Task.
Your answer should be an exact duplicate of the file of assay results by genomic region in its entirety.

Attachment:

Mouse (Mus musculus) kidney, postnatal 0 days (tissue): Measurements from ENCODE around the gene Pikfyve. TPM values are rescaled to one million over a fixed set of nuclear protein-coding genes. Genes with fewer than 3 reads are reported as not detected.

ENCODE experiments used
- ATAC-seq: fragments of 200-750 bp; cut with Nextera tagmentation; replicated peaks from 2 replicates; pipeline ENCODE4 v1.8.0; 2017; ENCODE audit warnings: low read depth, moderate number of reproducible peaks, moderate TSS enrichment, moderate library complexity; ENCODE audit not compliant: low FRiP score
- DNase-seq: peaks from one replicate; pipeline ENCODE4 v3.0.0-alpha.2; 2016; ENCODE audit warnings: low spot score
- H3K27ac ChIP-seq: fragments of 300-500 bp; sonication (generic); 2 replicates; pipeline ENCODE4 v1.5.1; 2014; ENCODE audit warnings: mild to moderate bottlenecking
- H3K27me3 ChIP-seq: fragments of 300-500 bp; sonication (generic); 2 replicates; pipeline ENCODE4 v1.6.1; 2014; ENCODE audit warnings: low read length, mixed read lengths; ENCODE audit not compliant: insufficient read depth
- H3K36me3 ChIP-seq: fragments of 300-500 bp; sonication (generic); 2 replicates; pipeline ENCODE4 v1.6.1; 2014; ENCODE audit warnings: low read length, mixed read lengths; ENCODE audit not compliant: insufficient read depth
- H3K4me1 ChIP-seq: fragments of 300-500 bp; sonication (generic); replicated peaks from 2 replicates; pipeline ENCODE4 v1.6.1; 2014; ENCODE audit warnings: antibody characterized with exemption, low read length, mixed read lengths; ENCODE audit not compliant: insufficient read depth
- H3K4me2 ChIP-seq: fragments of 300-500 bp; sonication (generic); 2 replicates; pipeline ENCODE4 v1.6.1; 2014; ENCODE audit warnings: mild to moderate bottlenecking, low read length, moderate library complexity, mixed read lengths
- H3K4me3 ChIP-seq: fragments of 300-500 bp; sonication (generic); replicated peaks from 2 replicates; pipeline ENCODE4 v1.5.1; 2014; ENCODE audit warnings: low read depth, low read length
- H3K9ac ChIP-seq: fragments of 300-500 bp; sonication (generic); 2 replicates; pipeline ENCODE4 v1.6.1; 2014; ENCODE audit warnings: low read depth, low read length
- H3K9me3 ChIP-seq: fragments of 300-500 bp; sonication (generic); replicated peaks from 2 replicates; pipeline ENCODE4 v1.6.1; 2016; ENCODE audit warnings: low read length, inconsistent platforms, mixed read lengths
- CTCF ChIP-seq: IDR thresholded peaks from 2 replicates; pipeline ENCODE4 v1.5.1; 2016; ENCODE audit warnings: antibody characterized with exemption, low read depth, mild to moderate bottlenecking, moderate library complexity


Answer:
Mouse (Mus musculus) kidney, postnatal 0 days (tissue): Measurements from ENCODE around the gene Pikfyve. TPM values are rescaled to one million over a fixed set of nuclear protein-coding genes. Genes with fewer than 3 reads are reported as not detected.

ENCODE experiments used
- ATAC-seq: fragments of 200-750 bp; cut with Nextera tagmentation; replicated peaks from 2 replicates; pipeline ENCODE4 v1.8.0; 2017; ENCODE audit warnings: low read depth, moderate number of reproducible peaks, moderate TSS enrichment, moderate library complexity; ENCODE audit not compliant: low FRiP score
- DNase-seq: peaks from one replicate; pipeline ENCODE4 v3.0.0-alpha.2; 2016; ENCODE audit warnings: low spot score
- H3K27ac ChIP-seq: fragments of 300-500 bp; sonication (generic); 2 replicates; pipeline ENCODE4 v1.5.1; 2014; ENCODE audit warnings: mild to moderate bottlenecking
- H3K27me3 ChIP-seq: fragments of 300-500 bp; sonication (generic); 2 replicates; pipeline ENCODE4 v1.6.1; 2014; ENCODE audit warnings: low read length, mixed read lengths; ENCODE audit not compliant: insufficient read depth
- H3K36me3 ChIP-seq: fragments of 300-500 bp; sonication (generic); 2 replicates; pipeline ENCODE4 v1.6.1; 2014; ENCODE audit warnings: low read length, mixed read lengths; ENCODE audit not compliant: insufficient read depth
- H3K4me1 ChIP-seq: fragments of 300-500 bp; sonication (generic); replicated peaks from 2 replicates; pipeline ENCODE4 v1.6.1; 2014; ENCODE audit warnings: antibody characterized with exemption, low read length, mixed read lengths; ENCODE audit not compliant: insufficient read depth
- H3K4me2 ChIP-seq: fragments of 300-500 bp; sonication (generic); 2 replicates; pipeline ENCODE4 v1.6.1; 2014; ENCODE audit warnings: mild to moderate bottlenecking, low read length, moderate library complexity, mixed read lengths
- H3K4me3 ChIP-seq: fragments of 300-500 bp; sonication (generic); replicated peaks from 2 replicates; pipeline ENCODE4 v1.5.1; 2014; ENCODE audit warnings: low read depth, low read length
- H3K9ac ChIP-seq: fragments of 300-500 bp; sonication (generic); 2 replicates; pipeline ENCODE4 v1.6.1; 2014; ENCODE audit warnings: low read depth, low read length
- H3K9me3 ChIP-seq: fragments of 300-500 bp; sonication (generic); replicated peaks from 2 replicates; pipeline ENCODE4 v1.6.1; 2016; ENCODE audit warnings: low read length, inconsistent platforms, mixed read lengths
- CTCF ChIP-seq: IDR thresholded peaks from 2 replicates; pipeline ENCODE4 v1.5.1; 2016; ENCODE audit warnings: antibody characterized with exemption, low read depth, mild to moderate bottlenecking, moderate library complexity